# Appendix B — More Models

This is a list of models that includes those we’ve seen, some we’ve just mentioned, and some we’ve not explored at all.

## B.1 Linear Models

Many of these were listed in Section 3.8, but we provide a few more to think about here.

**Simplified Linear Models**

- correlation
- t-test and ANOVA
- chi-square

**Generalized Linear Models and related**

- True GLM e.g. gamma
- Other distributions: beta regression, tweedie, t (so-called ‘robust’), truncated
- Censored outcomes: Survival models, tobit
- Nonlinear regression
- Modeling other parameters (e.g. heteroscedastic models)
- Modeling beyond the mean (quantile regression)

**Multivariate/multiclass/multipart**

- Multivariate regression (multiple targets)
- Multinomial/Categorical/Ordinal regression (>2 classes)
- MANOVA/Linear Discriminant Analysis (these are identical, and can handle multiple outputs or >=2 classes)
- Zero (or some number) -inflated/hurdle/altered
- Mixture models and Cluster analysis (e.g. K-means, Hierarchical clustering)
- Two-stage least squares, instrumental variables
- SEM, simultaneous equations
- PCA, Factor Analysis
- Mixture models
- Structural Equation Modeling, Graphical models generally

**Other Random Effects**

- Gaussian process regression
- Spatial models (CAR, SAR, etc.)
- Time series models (ARIMA and related, e.g. state space)
- Factor analysis

All of these are explicitly linear models or can be framed as such, and compared to what you’ve already seen, typically only require a tweak or two from those - e.g. a different distribution, a different link function, penalizing the coefficients, etc. In other cases, we can bounce from one to another. For example we can reshape our multivariate regression to be amenable to a mixed model approach, and get the exact same results. We can potentially add a random effect to any model, and that random effect can be based on time, spatial or other considerations. The important thing to know is that the linear model is a very flexible tool that expands easily, and allows you to model most of the types of outcomes we are interested in. As such, it’s a very powerful approach to modeling.

## B.2 Other Machine Learning Models

As we’ve mentioned, machine learning is more of a modeling approach, and any model could be used for machine learning. That said, there are some models you’ll typically only see in a machine learning context, as they often do not provide specific parameters of interest like coefficients or variance components, have easy interpretability, nor have straightforward ways to estimate uncertainty. While the focus of these models was more on prediction, many of these in this list are no longer performant compared to tools used today. Still, they can be interesting historically or conceptually, may still be employed in some domains, some are special cases of more widely used techniques, and some can still be used as baseline models.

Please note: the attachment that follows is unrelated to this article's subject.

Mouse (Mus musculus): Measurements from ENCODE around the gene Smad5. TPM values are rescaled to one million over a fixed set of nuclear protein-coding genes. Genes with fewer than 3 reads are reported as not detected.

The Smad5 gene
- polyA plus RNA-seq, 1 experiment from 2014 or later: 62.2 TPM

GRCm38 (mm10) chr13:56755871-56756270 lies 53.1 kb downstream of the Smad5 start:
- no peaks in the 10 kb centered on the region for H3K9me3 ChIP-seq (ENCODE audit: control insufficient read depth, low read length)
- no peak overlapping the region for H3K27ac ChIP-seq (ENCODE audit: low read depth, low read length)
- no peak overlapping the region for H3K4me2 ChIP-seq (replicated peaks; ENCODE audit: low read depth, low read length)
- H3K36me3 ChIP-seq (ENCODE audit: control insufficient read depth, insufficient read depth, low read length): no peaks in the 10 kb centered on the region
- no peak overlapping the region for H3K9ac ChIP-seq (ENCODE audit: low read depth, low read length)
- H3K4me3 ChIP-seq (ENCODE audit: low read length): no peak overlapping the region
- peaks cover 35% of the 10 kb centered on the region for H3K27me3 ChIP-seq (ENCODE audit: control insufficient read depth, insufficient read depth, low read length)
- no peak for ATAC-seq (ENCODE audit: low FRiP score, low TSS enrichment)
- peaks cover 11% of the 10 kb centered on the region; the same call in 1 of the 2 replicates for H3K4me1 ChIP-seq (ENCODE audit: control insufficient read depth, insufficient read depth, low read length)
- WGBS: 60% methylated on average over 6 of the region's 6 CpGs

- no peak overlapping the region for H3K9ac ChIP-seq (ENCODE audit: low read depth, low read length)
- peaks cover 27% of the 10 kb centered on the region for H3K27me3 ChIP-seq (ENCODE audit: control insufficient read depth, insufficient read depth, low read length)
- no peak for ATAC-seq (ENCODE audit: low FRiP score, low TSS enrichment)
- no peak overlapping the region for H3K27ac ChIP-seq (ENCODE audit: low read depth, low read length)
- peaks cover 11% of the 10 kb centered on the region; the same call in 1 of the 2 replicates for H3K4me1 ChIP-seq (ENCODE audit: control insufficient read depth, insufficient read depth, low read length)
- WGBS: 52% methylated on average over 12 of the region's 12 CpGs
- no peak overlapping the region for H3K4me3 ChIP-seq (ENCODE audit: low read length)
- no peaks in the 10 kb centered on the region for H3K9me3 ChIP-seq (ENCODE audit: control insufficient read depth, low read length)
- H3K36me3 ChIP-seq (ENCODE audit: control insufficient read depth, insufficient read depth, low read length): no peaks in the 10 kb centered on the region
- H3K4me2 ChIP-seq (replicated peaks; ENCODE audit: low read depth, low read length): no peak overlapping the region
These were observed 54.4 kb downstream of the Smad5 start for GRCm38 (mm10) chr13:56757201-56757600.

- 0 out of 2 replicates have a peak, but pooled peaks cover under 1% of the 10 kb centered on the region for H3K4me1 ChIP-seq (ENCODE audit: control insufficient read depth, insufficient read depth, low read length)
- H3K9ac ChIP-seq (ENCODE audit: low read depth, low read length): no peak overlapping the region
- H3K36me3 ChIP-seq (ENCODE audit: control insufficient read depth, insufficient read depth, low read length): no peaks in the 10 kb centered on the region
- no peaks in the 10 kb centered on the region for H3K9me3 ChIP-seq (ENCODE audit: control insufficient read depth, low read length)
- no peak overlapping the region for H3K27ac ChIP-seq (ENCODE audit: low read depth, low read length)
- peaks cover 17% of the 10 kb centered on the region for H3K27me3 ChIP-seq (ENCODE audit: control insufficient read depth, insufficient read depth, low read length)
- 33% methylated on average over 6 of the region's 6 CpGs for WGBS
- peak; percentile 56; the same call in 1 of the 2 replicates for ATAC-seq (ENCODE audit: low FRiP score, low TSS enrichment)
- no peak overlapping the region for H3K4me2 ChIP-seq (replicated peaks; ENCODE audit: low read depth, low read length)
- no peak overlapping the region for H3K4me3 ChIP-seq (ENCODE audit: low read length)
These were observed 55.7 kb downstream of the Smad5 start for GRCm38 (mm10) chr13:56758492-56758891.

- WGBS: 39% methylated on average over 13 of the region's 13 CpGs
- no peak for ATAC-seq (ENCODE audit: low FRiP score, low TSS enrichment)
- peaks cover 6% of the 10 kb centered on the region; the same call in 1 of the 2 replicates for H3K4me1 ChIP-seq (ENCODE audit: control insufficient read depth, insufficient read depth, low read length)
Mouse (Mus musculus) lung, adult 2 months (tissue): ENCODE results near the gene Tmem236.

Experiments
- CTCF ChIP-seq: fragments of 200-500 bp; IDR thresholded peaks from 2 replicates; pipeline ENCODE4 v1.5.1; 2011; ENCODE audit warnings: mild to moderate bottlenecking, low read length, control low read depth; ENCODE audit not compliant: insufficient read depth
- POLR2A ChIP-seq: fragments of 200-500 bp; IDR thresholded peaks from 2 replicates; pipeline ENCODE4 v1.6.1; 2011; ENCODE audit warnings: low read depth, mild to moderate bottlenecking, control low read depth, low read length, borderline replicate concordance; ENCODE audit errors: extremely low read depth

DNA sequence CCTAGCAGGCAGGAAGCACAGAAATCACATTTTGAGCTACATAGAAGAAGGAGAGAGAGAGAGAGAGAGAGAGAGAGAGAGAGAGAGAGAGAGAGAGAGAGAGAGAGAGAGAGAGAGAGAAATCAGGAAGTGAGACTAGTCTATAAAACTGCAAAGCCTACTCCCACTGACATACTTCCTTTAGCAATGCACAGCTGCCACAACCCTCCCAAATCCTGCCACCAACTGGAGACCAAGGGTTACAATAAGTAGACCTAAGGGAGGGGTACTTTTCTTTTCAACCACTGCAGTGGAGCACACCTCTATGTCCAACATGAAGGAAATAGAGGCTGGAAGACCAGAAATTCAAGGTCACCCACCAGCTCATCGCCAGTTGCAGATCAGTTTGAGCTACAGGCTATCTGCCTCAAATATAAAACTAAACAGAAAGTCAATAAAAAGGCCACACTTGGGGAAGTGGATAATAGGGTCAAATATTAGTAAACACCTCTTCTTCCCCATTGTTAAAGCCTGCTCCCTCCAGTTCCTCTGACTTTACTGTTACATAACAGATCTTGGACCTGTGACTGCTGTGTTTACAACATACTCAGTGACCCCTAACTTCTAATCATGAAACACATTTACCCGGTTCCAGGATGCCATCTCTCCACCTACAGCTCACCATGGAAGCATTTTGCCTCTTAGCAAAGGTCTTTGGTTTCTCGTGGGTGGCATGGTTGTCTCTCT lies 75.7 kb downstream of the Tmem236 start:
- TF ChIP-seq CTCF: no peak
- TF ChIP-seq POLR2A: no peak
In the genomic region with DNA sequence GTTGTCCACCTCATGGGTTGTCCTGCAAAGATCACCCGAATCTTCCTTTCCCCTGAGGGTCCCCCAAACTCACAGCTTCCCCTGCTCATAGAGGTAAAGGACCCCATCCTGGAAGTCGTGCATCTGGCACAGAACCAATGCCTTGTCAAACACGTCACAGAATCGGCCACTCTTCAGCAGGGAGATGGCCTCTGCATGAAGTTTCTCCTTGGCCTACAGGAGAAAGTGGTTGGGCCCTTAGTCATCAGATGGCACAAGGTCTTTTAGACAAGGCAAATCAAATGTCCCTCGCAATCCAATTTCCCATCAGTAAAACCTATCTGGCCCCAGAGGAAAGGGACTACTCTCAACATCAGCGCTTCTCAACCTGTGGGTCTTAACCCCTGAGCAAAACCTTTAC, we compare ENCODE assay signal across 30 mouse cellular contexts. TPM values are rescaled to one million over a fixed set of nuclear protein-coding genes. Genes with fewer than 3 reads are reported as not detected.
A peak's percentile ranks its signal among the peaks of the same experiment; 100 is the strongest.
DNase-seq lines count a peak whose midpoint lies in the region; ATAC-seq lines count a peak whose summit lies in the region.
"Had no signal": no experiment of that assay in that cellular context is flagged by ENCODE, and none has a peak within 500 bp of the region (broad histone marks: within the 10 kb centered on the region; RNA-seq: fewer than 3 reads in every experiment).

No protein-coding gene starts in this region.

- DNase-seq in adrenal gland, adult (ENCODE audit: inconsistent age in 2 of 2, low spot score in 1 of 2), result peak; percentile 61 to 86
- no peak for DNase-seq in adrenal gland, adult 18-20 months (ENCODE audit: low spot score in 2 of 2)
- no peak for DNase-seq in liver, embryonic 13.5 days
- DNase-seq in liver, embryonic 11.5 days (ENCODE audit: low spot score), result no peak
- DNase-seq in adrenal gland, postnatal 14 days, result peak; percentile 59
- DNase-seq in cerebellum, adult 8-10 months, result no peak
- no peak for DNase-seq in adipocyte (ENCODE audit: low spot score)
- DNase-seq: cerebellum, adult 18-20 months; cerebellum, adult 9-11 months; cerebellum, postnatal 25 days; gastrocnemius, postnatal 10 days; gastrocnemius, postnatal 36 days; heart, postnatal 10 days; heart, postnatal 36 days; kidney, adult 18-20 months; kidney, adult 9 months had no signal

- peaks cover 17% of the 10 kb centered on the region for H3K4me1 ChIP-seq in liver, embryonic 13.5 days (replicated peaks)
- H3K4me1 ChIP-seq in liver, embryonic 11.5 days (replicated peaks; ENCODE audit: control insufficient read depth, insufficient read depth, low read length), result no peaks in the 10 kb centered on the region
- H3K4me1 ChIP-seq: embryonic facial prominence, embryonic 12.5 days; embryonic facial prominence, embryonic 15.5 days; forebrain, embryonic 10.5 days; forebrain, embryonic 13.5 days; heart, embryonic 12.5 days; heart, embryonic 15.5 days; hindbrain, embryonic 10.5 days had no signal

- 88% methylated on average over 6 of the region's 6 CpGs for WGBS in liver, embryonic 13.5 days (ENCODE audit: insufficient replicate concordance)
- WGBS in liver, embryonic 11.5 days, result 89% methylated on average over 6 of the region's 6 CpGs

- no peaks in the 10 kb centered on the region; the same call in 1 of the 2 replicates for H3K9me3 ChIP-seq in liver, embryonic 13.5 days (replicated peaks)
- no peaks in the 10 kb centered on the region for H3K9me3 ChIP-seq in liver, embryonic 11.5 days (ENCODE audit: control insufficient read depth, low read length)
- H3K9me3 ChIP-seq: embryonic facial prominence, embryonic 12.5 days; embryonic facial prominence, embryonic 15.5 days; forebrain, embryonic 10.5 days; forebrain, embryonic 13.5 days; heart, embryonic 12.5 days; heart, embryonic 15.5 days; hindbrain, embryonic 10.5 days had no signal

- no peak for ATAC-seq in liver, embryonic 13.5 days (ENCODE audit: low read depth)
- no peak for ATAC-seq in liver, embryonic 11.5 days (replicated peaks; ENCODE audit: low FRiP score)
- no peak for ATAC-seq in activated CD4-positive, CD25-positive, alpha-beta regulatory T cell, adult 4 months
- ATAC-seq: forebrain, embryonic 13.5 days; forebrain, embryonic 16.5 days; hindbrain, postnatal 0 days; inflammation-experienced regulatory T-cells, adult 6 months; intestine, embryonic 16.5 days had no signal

**Standard Regression/Classification**

- Linear Discriminant Analysis
- k-Nearest neighbors regression
- Naive Bayes
- Support Vector Machines, Boltzmann Machines
- Projection pursuit regression, MARS
- (Hidden) Markov Models
- Undirected graphs, Markov Random Fields, Network analysis
- Single Decision trees, CART, C4.5, etc.

**Ensemble Models**

- Stacking
- Bayesian Model Averaging

**Unsupervised Techniques**

**Latent Models**

- PCA, probabilistic PCA, ICA, SVD
- Latent Dirichlet Allocation (LDA), Latent Semantic Analysis (LSA)
- (Non-negative) Matrix Factorization (NMF)
- Dirichlet process

**Clustering**

- t-SNE
- (H)DBSCAN
- Spectral clustering
- Self-organizing maps

## B.3 Other Deep Learning Models

We haven’t delved into the world of deep learning as much as there hasn’t yet been a ‘foundational’ model for tabular data of the sort we’ve focused on. However most of the models that make headlines today are built upon simpler models, even going back to the basic multilayer perceptron which we did introduce. Here are some of the models you might see in the wild:

- Convolutional Neural Networks
- Recurrent Neural Networks
- Long Short-Term Memory Networks
- Transformers/Attention Mechanisms
- Autoencoders
- Generative Adversarial Networks
- Graph Neural Networks
- Reinforcement Learning

Convolutional neural networks as currently implemented can be seen going back to LeNet in the late 1990s, and took off several years later with AlexNet and VGG. ResNet (residual networks) and Densenet are relatively more recent examples of CNNs, though even they have been around for several years at this point. Even so, several of these still serve as baseline models for image classification and object detection, either in practice or as a reference point for current model performance.

NLP and language processing more generally can be seen as evolving from matrix factorization and LDA, to neural network models such as word2vec and GloVe. In addition, the temporal nature of text suggested time-based models, including even more statistical models like hidden markov models back in the day. But in the neural network domain, we have standard Recurrent networks, then LSTMs, GRUs, Seq2Seq, and more that continued the theme. Now the field is dominated by attention-based transformers, of which BERT variants were popular early on, and OpenAI’s GPT is among the most famous example of modern larger language models, but there are many others that have been developed in the last few years, offered from Meta, Google, Anthropic and others.

Michael has surveyed some of the developments in deep learning for tabular data (Clark (2022)), and though he hasn’t seen anything as of this writing to change the general conclusion, he hopes to revisit the topic in earnest again in the future, so stay tuned.